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IntroductionPlease respond to all three questions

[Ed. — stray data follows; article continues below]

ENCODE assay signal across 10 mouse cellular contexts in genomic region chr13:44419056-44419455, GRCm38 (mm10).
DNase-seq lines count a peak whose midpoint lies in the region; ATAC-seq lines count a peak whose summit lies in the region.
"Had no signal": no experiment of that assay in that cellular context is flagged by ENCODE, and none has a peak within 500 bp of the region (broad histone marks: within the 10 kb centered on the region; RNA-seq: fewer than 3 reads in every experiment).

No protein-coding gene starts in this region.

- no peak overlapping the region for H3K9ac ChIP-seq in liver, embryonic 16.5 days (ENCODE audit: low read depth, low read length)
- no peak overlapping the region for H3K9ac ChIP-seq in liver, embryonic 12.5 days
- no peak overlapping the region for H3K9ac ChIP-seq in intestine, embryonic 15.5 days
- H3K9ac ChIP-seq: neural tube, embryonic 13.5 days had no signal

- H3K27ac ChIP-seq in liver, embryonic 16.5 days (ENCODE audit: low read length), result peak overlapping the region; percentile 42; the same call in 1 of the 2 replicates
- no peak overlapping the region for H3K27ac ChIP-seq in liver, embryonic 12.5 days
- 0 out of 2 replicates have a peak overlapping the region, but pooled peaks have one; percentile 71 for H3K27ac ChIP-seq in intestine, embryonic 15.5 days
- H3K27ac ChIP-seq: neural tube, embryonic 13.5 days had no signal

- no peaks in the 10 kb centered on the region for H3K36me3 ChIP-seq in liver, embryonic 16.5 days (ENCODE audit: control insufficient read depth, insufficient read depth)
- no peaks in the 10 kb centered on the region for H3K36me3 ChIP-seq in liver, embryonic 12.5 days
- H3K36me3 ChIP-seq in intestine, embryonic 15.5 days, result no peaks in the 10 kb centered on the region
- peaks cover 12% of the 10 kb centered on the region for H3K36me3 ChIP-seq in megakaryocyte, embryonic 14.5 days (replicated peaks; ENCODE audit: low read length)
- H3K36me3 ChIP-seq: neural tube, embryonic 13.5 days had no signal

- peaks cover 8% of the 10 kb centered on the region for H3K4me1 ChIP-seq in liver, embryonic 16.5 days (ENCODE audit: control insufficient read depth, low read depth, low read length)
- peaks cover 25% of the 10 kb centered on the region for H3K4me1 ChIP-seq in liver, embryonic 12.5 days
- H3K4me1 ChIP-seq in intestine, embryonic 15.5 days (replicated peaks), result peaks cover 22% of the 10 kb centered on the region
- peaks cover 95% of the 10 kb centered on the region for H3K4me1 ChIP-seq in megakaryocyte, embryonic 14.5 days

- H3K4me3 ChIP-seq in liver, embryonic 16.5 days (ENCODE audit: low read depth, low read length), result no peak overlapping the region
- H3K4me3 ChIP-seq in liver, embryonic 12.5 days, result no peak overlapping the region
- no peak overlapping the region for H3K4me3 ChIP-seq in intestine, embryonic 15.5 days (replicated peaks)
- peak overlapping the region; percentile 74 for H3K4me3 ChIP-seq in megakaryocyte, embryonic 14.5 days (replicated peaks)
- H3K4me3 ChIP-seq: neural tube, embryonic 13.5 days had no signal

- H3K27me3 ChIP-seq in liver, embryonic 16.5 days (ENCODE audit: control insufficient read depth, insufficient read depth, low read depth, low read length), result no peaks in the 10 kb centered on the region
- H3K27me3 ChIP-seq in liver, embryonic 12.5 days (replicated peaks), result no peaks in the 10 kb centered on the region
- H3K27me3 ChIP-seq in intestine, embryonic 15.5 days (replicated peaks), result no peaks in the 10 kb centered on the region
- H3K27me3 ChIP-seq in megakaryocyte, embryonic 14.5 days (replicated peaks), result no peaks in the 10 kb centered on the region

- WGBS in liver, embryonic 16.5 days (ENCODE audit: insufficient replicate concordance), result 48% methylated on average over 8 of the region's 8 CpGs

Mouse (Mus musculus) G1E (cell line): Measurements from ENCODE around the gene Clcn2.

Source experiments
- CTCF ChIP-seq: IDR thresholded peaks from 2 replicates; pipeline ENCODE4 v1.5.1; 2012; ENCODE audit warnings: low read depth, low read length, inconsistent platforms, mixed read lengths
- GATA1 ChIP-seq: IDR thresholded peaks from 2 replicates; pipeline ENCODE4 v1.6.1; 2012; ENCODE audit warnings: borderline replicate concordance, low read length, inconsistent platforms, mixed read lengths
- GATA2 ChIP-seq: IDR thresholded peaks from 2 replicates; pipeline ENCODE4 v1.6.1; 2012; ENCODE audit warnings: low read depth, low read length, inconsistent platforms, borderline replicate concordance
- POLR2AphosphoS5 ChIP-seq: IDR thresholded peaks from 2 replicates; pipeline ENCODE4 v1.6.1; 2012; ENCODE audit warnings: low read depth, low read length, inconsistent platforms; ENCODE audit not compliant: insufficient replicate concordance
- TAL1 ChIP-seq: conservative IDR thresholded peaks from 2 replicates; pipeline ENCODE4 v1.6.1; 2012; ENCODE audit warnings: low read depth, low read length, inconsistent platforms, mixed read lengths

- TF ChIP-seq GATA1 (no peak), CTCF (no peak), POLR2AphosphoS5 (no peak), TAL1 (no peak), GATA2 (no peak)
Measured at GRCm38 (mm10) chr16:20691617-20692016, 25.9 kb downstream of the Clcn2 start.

IntroductionPlease respond to all three questions associated with this mini-case. These mini-cases are related to topics discussed in the chapters and also serve as integrated learning vehicles covering materials across several chapters. Instructions       111International Business: Competing in the Global Marketplace, 11th EditionCases 613Walmart Can’t Conquer All CountriesWalmart is one of the world’s most successful retailers. In the United States, its formula of everyday low prices, tight cost controls, nonunion employees, and superb in- ventory management helped propel the company to re- tailing dominance. By the mid-1990s, with the U.S. market starting to look saturated Walmart began to turn its attention to other country markets. Walmart certainly has had successes outside the United States, most nota- bly in Mexico, the United Kingdom, China, and parts of South America. Overall, Walmart has some 6,400 stores globally in 27 countries outside the United States and employs about 800,000 workers at these stores.However, Walmart has slipped up in some nations. Countries such as Germany, South Korea, Russia, and India have been very difficult for Walmart. Germany, in particular, proved to be a particularly tough market for Walmart to address in its early quest to go international. After 10 difficult years in Germany, during which time it never turned a profit, Walmart exited Germany in 2007. Walmart followed its French rival, Carrefour, and with- drew from South Korea in 2006, floundering in an econ- omy with some of the world’s most demanding customers. Understanding the cultural taste of South Koreans was one of the reasons for Walmart’s failure in the country. Going at it alone turned out to be a failed strategy in Russia; now Walmart is eyeing the possibility of obtaining a foothold in Russia, likely via a purchase of an existing player or some form of collaboration. Walmart has been trying to engage in the Indian market since 2007 without much success, recently trying again via wholesale stores in select locations.But back to the German example. Germany can serve as an illustration of the differences in culture that Walmart had to take into account (or did not take into account effectively in the case of Germany). Walmart entered Germany by purchasing two German retailers. In 1997, the company acquired Wertkauf, a profitable chain of 21 stores. In 1998, Walmart acquired the Spar chain, which had 74 hypermarkets and was perhaps the weakest of Germany’s major retailers. Right from the start, Walmart made a number of missteps. The first German CEO, Ron Tiarks, was a U.S. citizen who had previously supervised 200 U.S. supercenters from the company’sheadquarters in Bentonville, Arkansas. Tiarks brought a number of U.S. managers with him. He did not speak German and made no attempt to learn the language. In- stead, he decreed that English would be the official lan- guage for Walmart in Germany at the management level. If this act of hubris (“excessive pride or self-confidence”) wasn’t enough, Tiarks reportedly displayed a high degree of ignorance concerning the complexities of retailing in Germany. This was particularly obvious with regard to the different legal and institutional frameworks for doing business in the country. Culturally, he also did not under- stand the nuances of how shopping behavior and culture differed in Germany vis-à-vis the United States. He ignored strategic advice presented to him by former Werkauf executives, encouraging three of the top six business executives from the old Wertkauf company to leave Walmart within six months.After a rocky tenure by Ron Tiarks, an Englishman, Allan Leighton, replaced Tiarks. Leighton also spoke no German, and elected to run the German operations from his office in the United Kingdom. Not surprisingly, this too did not work. After another six months, a German, Volker Barth, replaced Leighton. Barth and his German successor, Kay Hafner, who took over in 2001, continued the pattern of struggling to make the German operations profitable. Interestingly, they were also hamstrung by the Walmart way of doing things. Whether this is ultimately a Walmart way of doing things or perhaps even an Amer- ican or Arkansas way of doing things, the cultural dis- connect between Walmart’s U.S. operations and those in Germany became quite obvious. Now Aldi and Lidl, Germany’s toughest discount food retailers, are entering the U.S. market instead!At the Walmart management level, there was wide- spread dissatisfaction with the relatively low base pay at Walmart and the practice of transferring managers after one or two years—something that is not normal in Ger- many. German managers also complained about the company’s frugal regulations for business trips, in par- ticular, the decree that executives had to share rooms, a practice unheard of in any other major German company. Also, Walmart failed to understand the strength of the German union. In fact, Walmart refused to acknowledgethe outcome of a sector-specific, centralized, wage- bargaining process between unions and retailers and was then surprised when the union organized a walkout at 30 Walmart stores. This not only resulted in lost sales but also tarnished Walmart with an image of union bashing, something that severely hurt the company with many of its customers.A number of customers perceived Walmart to be offer- ing low-value, low-priced products. Some rivals took ad- vantage of this sentiment and even characterized Walmart’s products as “American junk.” This mattered very much in a culture where quality is valued heavily, and where the most successful German retailer, Aldi, had a reputation for offering low-priced but high-quality products. Nor did the German shoppers like the Walmart greeters, a staple fea- ture of Walmart in the United States. Germans typically do not greet strangers and soon shoppers started complaining about being harassed by greeters. Similarly, culture prob- lems became an issue even in Walmart’s bagging service. As it turns out, German shoppers do not want strangers handling their groceries and products.The cultural differences continued to come through in lots of activities and operating practices as well. For ex- ample, when checkout clerks followed company orders and smiled at shoppers, male customers took it as a turn- on. Walmart employees also found the practice of start- ing their shifts by engaging in the Walmart chant, and stretching exercises, to be embarrassing and silly. An- other culturally specific example involved Walmart’s ethics code at the time. It cautioned employees from en- gaging in supervisor–subordinate dating relationships. While this might seem reasonable to an Americantrained in Arkansas on American ethical guidelines on sexual harassment, Germans interpreted the ethics guide- lines as a ban on interoffice romance by puritanical Americans and an invitation to rat on coworkers.SourcesCase Discussion Questions